This exercise burns calories hours after stopping

This exercise burns calories hours after stopping

What if burning calories continued even after ending your workout? Well, that’s exactly the phenomenon called “afterburn effect” or excess post-exercise oxygen consumption (EPOC).

Physical activity is the primary means of increasing energy expenditure, also known as burning calories. However, reports show energy expenditure may remain elevated for hours post-exercise depending on the nature of the activity.

When you are breathing more heavily during intense exercise, your body is working to bring in more oxygen to fuel your muscles, but less oxygen than the body needs. This creates an oxygen deficit that must be replenished. The increased oxygen consumption after exercise is crucial and necessary to restore the body to its baseline, pre-exercise state and adapt to the physical stress it just experienced. During afterburn effect or EPOC, your body is consuming the excess oxygen after the workout leading to calorie burn.

High-intensity interval training (HIIT) is a prime example of an exercise that creates the afterburn effect. During HIIT workouts, you alternate between short intervals of high-intensity exercise and brief recovery periods. For example, you decide to train on the elliptical for 30 minutes. If you do 15 seconds of sprinting and 45 seconds of slower recovery movement every minute, you create more afterburn effect than if you trained 30 minutes on the elliptical at a constant level of effort.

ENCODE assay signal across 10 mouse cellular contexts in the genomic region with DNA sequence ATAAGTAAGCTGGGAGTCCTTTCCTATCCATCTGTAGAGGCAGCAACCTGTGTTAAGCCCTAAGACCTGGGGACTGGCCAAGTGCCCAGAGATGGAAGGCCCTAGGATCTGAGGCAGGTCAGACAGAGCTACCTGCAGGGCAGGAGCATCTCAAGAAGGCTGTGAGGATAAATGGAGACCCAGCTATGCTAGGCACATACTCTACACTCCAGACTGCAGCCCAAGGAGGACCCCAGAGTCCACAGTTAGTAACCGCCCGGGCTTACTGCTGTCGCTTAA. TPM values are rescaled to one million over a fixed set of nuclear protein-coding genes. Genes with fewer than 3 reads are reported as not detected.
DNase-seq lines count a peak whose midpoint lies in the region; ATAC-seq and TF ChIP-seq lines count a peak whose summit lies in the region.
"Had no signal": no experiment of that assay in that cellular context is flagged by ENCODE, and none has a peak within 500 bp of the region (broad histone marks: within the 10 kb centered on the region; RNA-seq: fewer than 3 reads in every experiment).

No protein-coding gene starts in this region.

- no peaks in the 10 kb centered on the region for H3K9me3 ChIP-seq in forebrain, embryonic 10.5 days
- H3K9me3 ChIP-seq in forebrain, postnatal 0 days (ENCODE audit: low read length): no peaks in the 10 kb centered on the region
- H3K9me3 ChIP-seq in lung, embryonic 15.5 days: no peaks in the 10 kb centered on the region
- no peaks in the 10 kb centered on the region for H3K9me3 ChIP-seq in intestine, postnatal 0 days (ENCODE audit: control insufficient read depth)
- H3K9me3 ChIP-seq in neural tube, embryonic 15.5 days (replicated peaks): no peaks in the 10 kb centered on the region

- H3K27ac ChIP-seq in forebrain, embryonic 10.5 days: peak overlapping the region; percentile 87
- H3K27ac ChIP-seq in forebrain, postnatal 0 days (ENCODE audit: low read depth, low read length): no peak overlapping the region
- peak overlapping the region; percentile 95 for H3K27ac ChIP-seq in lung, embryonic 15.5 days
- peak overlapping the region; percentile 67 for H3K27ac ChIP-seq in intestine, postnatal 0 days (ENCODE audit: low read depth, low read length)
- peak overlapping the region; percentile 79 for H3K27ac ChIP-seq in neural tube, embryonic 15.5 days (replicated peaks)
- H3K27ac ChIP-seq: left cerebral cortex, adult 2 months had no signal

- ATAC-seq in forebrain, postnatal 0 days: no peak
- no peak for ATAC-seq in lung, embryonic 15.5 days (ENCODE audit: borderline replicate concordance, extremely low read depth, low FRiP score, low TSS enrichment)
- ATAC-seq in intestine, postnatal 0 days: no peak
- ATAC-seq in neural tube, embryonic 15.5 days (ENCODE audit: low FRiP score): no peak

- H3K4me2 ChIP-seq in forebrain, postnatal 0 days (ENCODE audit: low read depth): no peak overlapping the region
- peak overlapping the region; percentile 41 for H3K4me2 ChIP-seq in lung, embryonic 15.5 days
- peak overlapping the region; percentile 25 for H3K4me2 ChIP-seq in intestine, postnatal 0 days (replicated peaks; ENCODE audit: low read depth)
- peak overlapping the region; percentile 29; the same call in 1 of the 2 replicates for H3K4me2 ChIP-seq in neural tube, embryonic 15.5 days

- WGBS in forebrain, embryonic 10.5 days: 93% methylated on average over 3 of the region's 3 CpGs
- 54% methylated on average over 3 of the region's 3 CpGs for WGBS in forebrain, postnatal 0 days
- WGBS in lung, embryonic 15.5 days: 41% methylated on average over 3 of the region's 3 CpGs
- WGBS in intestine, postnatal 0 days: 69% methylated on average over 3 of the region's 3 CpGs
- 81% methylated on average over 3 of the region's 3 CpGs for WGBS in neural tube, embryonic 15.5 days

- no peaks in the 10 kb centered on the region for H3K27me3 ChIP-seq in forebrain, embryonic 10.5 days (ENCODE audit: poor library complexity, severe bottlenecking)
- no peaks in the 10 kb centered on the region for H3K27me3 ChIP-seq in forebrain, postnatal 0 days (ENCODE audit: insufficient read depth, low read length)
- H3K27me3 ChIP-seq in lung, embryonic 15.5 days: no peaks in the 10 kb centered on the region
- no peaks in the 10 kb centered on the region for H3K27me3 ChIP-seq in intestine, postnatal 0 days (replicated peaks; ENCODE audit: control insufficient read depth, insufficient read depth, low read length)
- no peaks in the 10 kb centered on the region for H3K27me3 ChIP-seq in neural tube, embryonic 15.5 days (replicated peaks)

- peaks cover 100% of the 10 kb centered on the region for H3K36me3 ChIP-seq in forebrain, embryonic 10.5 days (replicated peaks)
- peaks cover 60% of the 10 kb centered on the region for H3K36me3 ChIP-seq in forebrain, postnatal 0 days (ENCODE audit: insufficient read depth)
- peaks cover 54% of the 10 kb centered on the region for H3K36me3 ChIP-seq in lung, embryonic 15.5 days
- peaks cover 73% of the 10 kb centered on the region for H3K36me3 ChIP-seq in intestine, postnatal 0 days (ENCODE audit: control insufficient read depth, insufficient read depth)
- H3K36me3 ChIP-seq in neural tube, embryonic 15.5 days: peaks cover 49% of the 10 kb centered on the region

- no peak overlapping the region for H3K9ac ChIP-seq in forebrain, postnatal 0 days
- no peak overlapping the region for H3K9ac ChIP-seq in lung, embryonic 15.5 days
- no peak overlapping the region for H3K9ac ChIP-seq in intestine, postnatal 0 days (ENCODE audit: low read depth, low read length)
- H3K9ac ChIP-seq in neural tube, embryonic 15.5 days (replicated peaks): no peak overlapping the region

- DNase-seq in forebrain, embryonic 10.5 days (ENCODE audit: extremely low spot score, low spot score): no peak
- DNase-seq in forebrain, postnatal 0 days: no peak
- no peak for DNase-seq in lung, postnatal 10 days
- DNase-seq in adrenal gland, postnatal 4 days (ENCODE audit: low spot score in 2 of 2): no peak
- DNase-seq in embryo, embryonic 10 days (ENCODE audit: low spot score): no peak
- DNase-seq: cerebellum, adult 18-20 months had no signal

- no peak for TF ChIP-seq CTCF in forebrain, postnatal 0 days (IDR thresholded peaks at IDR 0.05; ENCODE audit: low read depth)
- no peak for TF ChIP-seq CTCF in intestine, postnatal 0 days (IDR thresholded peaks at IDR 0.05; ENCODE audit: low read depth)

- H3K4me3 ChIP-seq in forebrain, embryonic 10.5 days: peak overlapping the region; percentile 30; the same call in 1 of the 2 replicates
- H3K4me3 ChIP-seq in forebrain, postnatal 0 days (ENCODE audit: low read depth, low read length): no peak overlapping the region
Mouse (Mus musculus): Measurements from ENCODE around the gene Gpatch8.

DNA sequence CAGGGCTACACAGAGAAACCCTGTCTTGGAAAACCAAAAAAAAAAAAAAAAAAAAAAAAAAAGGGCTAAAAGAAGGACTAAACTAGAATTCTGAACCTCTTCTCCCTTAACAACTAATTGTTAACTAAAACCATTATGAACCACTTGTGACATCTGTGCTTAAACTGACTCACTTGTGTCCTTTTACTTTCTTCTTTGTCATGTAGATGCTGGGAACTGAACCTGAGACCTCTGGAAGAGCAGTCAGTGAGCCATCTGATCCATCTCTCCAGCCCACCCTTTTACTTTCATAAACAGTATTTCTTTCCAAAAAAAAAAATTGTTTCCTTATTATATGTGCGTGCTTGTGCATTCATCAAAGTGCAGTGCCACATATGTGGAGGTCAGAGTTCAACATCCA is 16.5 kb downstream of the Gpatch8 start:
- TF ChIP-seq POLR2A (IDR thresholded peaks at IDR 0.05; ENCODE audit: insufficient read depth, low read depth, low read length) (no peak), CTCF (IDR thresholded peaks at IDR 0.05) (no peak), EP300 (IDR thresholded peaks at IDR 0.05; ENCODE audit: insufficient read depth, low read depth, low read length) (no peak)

The bottom line is that all aerobic exercises create the afterburn effect. However, exercise intensity plays a primary role in determining how strong that effect will be.

Ways to achieve EPOC or afterburn:

  • Incorporate HIIT exercises that you find online, through fitness apps or by attending a class at your nearby gym.
  • Try resistance training that incorporates strength training and body-weight exercises that challenge big muscle groups.
  • Incorporate cardio with strength training. For instance, after your lower body strength training, go for a swim.

The flexible nature of a HIIT workout allows for training sessions to be customized to your abilities and preferences.

Katarzyna Charytoniuk is a registered nurse at Advocate Health Care.

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Katarzyna Charytoniuk